IF Celtic were putting their hopes on season ticket sales being boosted by the opening of the country and economy this summer, they can think again.
We are currently 8 weeks out from going back to a tiered system that had the West of Scotland in level 3 since October last year before the full lockdown in December.
However, the tiered system will become much more stringent and the hope of anyone getting out of level 3 into level 2, especially in the west of Scotland, looks bleak.
BBC report the new measures in place and parameters which need to be met under the Scottish tier system and it makes for difficult reading.
The cases per 100,000 for Glasgow to go into level 2 (when some fans can get back to the stadium) is so fragile. Even if we dipped below the threshold, opening things back up more would likely see us push the number back up.
Here is what the new measures mean from the end of April:
“Under the new system, local authorities which have a case rate of more than 150 cases per 100,000 are likely to end up in level four – when only essential shops can open and hospitality must close.
“The previous threshold for level four was 300 cases per 100,000.
“Cases will also need to drop to below 50 per 100,000 in a local authority before it will be considered for level two, much lower than the previous rate of 150 per 100,000. That is the level where non-essential journeys outside the authority boundary are allowed and pubs can serve alcohol.”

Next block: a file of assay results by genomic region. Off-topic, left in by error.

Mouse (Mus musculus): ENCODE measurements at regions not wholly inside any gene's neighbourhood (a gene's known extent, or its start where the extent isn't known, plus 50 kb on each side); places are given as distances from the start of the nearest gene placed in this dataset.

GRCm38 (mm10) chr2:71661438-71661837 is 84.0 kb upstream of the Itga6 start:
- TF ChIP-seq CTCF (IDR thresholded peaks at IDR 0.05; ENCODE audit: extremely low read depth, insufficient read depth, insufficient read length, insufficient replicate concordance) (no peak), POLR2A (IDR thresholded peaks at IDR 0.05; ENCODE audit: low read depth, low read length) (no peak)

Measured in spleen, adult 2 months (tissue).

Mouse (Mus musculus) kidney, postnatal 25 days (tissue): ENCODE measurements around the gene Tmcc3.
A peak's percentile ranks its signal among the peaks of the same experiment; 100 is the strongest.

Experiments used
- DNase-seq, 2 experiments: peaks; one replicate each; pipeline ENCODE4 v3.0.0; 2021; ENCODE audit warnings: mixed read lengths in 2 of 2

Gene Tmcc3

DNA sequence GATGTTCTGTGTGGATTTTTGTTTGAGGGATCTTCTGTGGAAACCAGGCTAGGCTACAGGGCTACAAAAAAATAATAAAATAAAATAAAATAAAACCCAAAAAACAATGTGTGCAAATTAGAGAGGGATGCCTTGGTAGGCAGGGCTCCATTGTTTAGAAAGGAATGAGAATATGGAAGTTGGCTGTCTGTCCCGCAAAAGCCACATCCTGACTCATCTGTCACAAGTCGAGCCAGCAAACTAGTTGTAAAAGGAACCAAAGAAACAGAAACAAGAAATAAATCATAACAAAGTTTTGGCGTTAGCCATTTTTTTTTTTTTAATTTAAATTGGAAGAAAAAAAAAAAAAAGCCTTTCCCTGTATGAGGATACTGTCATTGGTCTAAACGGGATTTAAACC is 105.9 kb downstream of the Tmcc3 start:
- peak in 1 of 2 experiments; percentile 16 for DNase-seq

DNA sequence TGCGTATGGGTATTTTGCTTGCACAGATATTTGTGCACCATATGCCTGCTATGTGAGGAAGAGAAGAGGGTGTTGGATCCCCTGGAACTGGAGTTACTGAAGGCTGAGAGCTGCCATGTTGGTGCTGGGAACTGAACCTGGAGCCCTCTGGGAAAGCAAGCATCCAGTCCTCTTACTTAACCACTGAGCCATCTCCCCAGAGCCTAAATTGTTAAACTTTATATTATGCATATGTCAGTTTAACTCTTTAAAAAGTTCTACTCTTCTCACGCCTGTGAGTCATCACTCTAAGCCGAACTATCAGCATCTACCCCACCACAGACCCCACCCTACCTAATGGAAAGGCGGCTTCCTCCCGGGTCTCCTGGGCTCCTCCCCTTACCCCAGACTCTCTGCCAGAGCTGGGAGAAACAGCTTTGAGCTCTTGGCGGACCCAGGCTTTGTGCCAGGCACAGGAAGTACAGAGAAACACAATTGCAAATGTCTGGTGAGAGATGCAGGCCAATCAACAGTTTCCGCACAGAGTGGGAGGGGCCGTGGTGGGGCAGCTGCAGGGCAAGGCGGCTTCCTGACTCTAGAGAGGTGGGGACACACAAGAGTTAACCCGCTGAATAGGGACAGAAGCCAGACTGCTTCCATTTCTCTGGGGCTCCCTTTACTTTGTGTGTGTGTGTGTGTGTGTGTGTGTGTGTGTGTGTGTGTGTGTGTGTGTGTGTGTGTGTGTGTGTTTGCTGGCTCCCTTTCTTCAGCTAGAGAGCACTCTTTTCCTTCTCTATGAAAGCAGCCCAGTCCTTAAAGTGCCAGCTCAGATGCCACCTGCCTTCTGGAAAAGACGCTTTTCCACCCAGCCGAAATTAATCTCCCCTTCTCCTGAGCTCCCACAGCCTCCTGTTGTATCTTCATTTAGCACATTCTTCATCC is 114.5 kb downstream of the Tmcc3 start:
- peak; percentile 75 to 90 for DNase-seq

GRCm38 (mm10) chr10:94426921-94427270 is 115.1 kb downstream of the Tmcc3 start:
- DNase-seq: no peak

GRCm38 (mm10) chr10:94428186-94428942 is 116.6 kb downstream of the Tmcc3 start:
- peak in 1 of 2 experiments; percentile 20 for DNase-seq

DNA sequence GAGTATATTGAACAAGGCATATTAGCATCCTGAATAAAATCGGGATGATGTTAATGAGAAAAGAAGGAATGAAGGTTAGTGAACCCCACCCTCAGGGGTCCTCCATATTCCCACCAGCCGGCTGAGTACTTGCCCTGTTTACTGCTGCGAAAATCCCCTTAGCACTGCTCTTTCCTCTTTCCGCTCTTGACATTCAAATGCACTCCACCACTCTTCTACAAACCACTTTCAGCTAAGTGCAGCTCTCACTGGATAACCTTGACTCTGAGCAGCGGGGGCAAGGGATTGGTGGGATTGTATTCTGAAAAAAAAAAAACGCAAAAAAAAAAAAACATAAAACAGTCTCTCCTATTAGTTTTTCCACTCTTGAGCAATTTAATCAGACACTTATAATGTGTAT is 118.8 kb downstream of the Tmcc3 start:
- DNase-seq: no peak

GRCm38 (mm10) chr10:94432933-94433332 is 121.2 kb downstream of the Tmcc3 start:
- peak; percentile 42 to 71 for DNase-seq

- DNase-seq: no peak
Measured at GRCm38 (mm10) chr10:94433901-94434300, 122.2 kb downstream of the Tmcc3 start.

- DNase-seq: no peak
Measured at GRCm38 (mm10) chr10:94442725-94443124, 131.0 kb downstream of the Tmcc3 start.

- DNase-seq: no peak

While the vaccination process is well underway, there doesn’t appear to be an end in sight or a route back to Celtic Park.
It means Celtic can’t sell season tickets like they did last season in the hope we might get back into stadiums. Fans paid full price for a sub-par TV subscription this term and it’s going to put off a household with more than one season ticket from renewing.
The longer Scottish football continues without supporters the further it will fall to its knees.
There are people who simply can’t afford their season tickets now, fans who are wary of paying through the roof for the TV pass and supporters who are generally disenchanted with the way the club has treated the fanbase this year. It has the makings of a financial disaster, not just for Celtic but clubs up and down Scotland.